The book on fishing and the outdoors for grief relief
Grief is something very real. We all deal with it differently. When I lost my mom earlier this year, I turned to some quiet time in the outdoors – walking, reading a book, remembering many of the good times, stopping at her gravesite. It was a great way to reflect and accept the loss of someone close.
It was also a very normal progression. Our parents get old. I know in my heart my mom is in a better place, but it still hurts that she is gone. Still, a piece of her is with me.
For my friend Joel Spring of Ransomville, it was different. He lost his daughter to a brain tumor at the age of 23. It’s not supposed to happen that way. Sometimes life isn’t fair and you question why things happen the way they do. The tragedy struck Spring like a freight train. He was crushed, losing a daughter well before her time. It was far from being a normal progression. His only escape was fishing and the outdoors.
Spring would grab his kayak and head out fishing, grieving along the way with each paddle stroke and with every cast. If life is a river, he was pushing the water along as he struggled forward against the current. Sometimes he wouldn’t make any progress at all. Other times he went backward. Fish and fishing became a welcomed distraction.
Along his travels, he began to put his experiences into chapters for a book, detailing his feelings and transforming them into words. Sharing a personal battle that people can relate to if they’ve lost someone close, Spring slowly crafted “Strong is the Current.”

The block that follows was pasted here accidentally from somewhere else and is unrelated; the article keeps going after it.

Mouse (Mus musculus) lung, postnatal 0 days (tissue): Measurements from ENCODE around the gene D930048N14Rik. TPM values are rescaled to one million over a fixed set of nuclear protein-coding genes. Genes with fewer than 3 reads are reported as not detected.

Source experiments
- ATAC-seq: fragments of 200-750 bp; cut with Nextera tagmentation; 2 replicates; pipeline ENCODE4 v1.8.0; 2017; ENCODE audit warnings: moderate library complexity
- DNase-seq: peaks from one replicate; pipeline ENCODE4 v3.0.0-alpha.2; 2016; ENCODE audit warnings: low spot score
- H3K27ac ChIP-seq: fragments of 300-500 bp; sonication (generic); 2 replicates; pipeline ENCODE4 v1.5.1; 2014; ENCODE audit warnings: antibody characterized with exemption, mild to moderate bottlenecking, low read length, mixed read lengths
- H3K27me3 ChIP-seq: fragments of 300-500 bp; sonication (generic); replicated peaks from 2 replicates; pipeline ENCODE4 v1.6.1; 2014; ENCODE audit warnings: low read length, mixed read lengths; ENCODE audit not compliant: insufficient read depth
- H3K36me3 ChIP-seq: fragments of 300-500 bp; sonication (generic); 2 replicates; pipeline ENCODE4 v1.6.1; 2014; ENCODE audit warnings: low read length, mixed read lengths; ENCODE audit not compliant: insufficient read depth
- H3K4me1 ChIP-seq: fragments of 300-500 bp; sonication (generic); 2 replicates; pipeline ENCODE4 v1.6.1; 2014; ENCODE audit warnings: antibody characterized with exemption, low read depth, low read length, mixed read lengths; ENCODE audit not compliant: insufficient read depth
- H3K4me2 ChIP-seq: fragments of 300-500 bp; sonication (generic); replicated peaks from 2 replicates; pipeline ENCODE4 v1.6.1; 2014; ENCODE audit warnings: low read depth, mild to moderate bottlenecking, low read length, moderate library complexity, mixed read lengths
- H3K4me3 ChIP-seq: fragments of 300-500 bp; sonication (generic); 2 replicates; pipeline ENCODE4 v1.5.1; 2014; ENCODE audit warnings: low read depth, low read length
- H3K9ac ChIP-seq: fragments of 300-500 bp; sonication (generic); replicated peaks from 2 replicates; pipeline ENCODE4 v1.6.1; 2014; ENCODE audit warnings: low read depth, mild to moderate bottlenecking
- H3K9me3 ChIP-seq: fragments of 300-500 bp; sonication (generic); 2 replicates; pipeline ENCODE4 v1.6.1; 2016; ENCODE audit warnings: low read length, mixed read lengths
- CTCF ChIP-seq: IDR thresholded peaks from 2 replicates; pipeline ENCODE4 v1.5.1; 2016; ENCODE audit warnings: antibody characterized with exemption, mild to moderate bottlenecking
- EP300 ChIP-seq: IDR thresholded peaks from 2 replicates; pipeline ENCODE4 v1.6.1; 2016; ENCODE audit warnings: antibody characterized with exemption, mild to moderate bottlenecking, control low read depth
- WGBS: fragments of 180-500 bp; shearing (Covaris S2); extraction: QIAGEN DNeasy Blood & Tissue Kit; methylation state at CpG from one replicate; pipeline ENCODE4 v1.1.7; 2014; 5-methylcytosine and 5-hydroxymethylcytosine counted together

For Spring, he envisioned time as a river, flowing around its many curves and bends, currents and rapids. His words will make you laugh, and they will make you cry. You will enjoy this book if you are a fisher person – or not. Once you read the book you will want to share it with someone close. You will want to buy it for a family member or a treasured friend. If you need a gift for someone who has everything, this book would be a perfect stocking stuffer at Christmas, a birthday present, or for a friend who has just lost someone close and is having a hard time coping.
Fishing and the outdoors is a perfect escape for some people, but it’s different with each individual. It could be birdwatching or hiking the Adirondacks (which I did with my mom as a youngster, another special memory). Maybe it’s fishing in a small aluminum boat or fly fishing on an inland stream. Whatever the case, find your sanctuary and deal with your grief accordingly. It’s important to come to grips with it and accept your loss, however difficult it may be.
Spring grew up in Niagara County, fishing Twelve Mile Creek in Wilson as a place of refuge and a place for fun. He returns to this hallowed water time and time again, catching fish like longnose gar, bowfin and bass. He has some favorites. It’s the fish that have helped him through these difficult times, a grief he continues to deal with.
Even the book itself did not come easily when it came time to printing it. The publisher of his earlier books (The Ultimate Guide to Kayak Fishing, The Ghosts of Autumn, Thursday’s Bird, and Season of Obsession) really enjoyed reading the draft of the book, but the company declined to publish it because it didn’t fit with their library of offerings. Spring tried a couple more publishers, only to receive the same – good book, but …
It wasn’t until Spring was introduced to West River Media on Grand Island, N.Y., that the prospects of seeing his latest work would become a reality. Enter Jerry and Rick Kustich, local fishing authors who grew up right here in western New York, like Spring.
“I’m proud of this book,” Spring says. “I think the writing is good, the aftermath of how I dealt with losing Jen. I can’t say enough good things about Jerry and Rick Kustich with West River and their attention to detail. I was thoroughly impressed with how they handled everything.”
The book is available through Amazon and Barnes and Noble. I’ve read it three times so far. I will read it again.